Bowdie

Background

In this Project we aimed to create a Application for the Vuzik’s Blade smart glasses.

Students

Sergio Guerrero

Vivek Patel

Roshan Shrestha

Micah Hall

Connor Morris

System Overview

Bowdie’s architecture involves two main components: the smartglass application and a server. The smartglass application contains five subsystems that operate directly on the glasses: the Vuzix Blade system, the computer vision system, the AR display system, the map and routing system, and the gesture sensing system. The Vuzix Blade system includes the core functionalities provided by the Vuzix Blade glasses including the built-in microphone, the built-in speech processing capabilities, the Vuzix speech recognition library, and internet search capabilities. The computer vision system includes the built-in camera on the glasses, an API request sender that communicates with the server’s API, an object recognition handler that uses object recognition results, a text recognition handler that uses text recognition results, and a coin counting handler that uses coin counting results. The AR display system includes the physical display in the lens of the glasses and the logic for displaying information from other parts of the application. The map and routing system includes a speech handler that performs custom speech recognition to obtain a destination from the user, the Google Maps Directions API that provides routing information, parsing logic that extracts results from the Google Maps API, and a routing processing algorithm that navigates the user through their route. Lastly, the gesture sensing system includes a hand-held sensor that gathers positional data and a gesture sensing algorithm that detects the gestures the user makes with the sensor. The server includes an API that communicates with the application to perform object recognition, text recognition, coin counting, and speech recognition. For object recognition and text recognition, the server uses an image sent from the application with Bing’s Visual Search API to extract vision information to be displayed in the app. For coin counting, the server uses the image with YOLO, having been trained on images of coins. Finally for speech recognition, the server uses audio recorded by the map and routing system’s speech handler with Google’s Cloud Speech-to Text API.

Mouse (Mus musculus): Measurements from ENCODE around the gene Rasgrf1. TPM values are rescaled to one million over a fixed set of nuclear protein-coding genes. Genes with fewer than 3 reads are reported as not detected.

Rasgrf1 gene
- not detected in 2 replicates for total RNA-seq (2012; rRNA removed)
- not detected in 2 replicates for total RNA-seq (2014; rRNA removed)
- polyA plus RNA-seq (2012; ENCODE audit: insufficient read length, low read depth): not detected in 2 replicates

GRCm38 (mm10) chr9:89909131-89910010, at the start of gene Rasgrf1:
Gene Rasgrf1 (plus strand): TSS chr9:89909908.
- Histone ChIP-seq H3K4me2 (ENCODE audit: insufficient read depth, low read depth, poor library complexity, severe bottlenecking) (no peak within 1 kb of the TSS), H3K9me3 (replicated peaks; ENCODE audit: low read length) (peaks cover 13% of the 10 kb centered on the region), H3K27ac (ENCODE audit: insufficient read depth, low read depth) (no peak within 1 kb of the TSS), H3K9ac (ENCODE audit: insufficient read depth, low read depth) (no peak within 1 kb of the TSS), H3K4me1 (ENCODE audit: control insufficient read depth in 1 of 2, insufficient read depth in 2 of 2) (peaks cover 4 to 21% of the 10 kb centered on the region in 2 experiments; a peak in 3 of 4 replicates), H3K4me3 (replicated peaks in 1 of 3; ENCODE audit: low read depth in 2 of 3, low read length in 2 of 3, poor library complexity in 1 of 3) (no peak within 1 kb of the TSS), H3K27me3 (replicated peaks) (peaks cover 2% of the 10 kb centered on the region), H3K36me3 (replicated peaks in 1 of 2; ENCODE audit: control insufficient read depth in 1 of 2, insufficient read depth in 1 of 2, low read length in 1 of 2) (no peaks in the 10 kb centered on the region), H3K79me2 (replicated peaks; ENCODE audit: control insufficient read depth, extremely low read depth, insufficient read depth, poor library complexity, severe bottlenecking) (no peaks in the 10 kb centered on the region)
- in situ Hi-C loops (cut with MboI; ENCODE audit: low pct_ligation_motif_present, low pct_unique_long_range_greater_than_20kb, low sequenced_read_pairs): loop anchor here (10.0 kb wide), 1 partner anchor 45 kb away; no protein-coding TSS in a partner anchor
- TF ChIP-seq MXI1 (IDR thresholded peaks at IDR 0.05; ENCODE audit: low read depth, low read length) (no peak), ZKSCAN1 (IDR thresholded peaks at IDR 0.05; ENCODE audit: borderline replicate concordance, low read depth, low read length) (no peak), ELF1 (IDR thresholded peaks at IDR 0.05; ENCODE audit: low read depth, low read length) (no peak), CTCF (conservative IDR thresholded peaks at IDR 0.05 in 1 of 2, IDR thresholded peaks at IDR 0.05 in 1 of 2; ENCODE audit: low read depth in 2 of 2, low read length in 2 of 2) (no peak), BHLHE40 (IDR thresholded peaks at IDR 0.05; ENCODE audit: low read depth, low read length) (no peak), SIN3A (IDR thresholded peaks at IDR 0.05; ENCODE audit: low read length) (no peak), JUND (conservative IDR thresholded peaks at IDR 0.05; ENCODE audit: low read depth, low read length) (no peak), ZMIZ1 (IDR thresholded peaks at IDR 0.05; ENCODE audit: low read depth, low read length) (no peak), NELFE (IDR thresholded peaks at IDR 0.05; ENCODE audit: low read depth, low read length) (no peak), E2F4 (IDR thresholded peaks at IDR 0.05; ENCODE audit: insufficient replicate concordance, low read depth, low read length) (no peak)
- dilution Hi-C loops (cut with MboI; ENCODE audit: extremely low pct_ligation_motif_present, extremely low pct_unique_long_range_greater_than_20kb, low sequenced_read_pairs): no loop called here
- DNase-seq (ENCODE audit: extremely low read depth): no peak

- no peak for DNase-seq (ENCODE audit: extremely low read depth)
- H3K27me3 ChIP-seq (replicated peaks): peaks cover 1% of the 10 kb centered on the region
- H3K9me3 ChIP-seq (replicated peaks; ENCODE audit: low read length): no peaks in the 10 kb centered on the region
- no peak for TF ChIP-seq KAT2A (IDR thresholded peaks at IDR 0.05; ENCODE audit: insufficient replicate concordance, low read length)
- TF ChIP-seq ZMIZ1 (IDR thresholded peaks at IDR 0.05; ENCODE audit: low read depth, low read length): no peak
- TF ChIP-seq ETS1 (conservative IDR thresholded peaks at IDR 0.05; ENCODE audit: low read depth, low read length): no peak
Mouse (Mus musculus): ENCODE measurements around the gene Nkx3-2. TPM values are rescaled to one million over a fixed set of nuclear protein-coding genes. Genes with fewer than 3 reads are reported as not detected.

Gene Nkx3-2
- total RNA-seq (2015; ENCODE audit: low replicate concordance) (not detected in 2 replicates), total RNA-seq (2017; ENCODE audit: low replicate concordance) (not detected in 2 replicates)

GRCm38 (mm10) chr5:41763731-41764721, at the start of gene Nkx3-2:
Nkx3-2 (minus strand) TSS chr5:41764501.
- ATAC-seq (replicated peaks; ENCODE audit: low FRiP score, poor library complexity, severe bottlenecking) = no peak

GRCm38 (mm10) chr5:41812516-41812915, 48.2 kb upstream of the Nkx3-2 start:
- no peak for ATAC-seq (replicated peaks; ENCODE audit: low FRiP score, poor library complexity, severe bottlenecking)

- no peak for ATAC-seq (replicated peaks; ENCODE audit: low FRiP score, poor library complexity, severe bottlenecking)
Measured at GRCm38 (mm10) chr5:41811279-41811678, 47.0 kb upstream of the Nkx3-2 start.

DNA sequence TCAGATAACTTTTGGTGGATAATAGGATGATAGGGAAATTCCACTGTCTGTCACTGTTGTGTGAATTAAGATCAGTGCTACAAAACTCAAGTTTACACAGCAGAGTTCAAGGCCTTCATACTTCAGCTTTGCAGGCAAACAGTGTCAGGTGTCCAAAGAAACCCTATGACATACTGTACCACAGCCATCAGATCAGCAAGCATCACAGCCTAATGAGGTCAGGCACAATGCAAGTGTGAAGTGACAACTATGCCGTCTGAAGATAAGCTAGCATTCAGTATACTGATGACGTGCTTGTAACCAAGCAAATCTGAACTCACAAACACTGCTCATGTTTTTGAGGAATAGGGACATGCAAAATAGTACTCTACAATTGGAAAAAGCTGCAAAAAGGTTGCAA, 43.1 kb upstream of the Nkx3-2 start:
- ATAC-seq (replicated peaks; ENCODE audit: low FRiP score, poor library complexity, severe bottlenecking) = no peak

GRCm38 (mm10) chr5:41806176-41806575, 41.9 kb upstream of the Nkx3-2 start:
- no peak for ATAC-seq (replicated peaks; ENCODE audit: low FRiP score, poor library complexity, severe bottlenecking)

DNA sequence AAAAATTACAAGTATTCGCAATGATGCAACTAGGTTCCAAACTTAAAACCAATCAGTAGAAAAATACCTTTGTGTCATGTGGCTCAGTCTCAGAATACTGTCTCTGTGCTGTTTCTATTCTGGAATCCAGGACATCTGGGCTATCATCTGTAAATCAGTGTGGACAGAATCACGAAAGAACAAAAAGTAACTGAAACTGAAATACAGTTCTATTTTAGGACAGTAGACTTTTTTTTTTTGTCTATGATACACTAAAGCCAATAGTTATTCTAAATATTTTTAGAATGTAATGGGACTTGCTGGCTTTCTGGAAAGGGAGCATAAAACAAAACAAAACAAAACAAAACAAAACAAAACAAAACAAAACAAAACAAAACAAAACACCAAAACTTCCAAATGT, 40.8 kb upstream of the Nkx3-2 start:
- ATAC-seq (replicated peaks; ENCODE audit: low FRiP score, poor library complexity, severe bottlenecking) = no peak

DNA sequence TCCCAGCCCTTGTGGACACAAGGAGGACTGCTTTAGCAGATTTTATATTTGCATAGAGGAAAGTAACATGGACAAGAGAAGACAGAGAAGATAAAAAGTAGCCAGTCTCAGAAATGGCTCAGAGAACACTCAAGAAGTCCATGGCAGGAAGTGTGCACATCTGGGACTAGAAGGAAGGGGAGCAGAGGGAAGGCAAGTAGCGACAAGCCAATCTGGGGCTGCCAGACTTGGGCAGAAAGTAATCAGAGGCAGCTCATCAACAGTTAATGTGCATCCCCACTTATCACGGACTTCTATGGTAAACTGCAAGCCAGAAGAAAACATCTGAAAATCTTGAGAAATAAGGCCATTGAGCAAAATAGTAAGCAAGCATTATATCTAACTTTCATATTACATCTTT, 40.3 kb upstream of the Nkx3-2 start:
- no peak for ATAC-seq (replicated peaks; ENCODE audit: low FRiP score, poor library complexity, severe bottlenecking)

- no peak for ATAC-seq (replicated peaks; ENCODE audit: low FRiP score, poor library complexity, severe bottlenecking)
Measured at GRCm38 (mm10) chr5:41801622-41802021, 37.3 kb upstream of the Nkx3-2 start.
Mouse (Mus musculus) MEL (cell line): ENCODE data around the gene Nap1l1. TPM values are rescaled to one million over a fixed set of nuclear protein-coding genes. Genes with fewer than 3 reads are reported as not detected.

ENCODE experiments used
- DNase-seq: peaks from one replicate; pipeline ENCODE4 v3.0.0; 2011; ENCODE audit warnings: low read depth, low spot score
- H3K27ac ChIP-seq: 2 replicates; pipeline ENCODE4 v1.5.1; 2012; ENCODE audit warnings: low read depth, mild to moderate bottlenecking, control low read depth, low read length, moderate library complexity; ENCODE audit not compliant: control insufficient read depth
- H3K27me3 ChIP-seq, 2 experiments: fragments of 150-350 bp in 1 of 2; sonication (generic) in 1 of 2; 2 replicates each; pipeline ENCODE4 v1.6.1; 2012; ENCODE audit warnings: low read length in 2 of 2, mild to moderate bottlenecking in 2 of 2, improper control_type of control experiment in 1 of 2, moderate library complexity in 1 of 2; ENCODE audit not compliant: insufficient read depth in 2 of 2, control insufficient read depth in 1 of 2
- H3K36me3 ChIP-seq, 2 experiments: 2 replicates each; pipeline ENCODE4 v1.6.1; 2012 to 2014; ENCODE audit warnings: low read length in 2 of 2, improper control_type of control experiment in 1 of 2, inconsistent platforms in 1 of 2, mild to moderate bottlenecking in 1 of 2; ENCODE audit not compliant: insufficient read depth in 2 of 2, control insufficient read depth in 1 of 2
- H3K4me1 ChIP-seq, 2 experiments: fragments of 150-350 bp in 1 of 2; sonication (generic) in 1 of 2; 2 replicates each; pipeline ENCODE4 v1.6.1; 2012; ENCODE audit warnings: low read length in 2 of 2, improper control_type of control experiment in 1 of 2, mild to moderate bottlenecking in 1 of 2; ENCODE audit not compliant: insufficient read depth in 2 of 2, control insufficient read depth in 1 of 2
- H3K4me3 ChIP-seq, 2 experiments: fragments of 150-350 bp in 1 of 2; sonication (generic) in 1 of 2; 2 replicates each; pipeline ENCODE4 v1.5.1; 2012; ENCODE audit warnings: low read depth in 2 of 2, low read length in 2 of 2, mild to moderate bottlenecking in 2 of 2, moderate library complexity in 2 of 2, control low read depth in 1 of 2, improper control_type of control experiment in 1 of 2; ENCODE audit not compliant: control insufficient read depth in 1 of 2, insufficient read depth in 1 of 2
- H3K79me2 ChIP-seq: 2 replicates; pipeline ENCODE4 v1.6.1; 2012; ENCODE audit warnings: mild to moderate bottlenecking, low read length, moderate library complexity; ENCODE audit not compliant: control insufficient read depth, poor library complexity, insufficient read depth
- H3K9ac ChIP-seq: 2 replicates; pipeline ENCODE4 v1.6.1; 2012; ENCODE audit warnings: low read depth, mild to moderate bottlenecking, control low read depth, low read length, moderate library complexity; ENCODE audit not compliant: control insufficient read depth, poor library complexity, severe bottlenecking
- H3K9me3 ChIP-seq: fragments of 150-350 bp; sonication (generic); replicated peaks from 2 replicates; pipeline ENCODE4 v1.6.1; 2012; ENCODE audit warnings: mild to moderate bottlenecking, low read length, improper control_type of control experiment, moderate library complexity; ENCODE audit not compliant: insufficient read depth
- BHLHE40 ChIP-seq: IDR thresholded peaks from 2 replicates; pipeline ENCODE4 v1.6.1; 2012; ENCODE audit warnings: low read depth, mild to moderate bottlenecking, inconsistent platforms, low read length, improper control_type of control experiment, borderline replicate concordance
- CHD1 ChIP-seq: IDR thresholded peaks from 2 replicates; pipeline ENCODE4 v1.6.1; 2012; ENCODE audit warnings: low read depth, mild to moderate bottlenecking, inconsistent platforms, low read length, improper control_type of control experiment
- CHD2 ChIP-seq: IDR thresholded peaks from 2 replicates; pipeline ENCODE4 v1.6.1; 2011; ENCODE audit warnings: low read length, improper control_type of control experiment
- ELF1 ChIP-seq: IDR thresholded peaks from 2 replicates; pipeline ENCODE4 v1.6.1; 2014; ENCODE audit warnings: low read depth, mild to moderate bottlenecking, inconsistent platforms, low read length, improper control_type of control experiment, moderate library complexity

What I worked on

I worked on the Custom object recognition part of it where I trained US Coins. The end goal was to be able to take a picture of the coins with the Vuzik’s blade glasses and it would be able to return you the total amount of money. The concept is simple enough but since I had no experience with Computer Vision I had to do much research. We settled with using YOLOV3 as our method of training since it has it built into it. To train the Coins, I first had to download about 300~ of images of US coins and use labelImg to label the coins in the images so the model could get to know what each different coin looked like in different settings. For the training I used Google Collab GPU. Once I did the training which took about 10 Hours, I downloaded the weights file to the VM that we were using and began testing with images taken with the Vuzik’s blade. I quickly realized that it was not going to work since the images taken by the glasses were a much lower resolution. We took around 300 images with the glasses and once again labeled those and ran the model. We got better results but not perfect.

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Sergio Guerrero
Software Developer at Paycom / Graduate CS Student

Software Developer at Paycom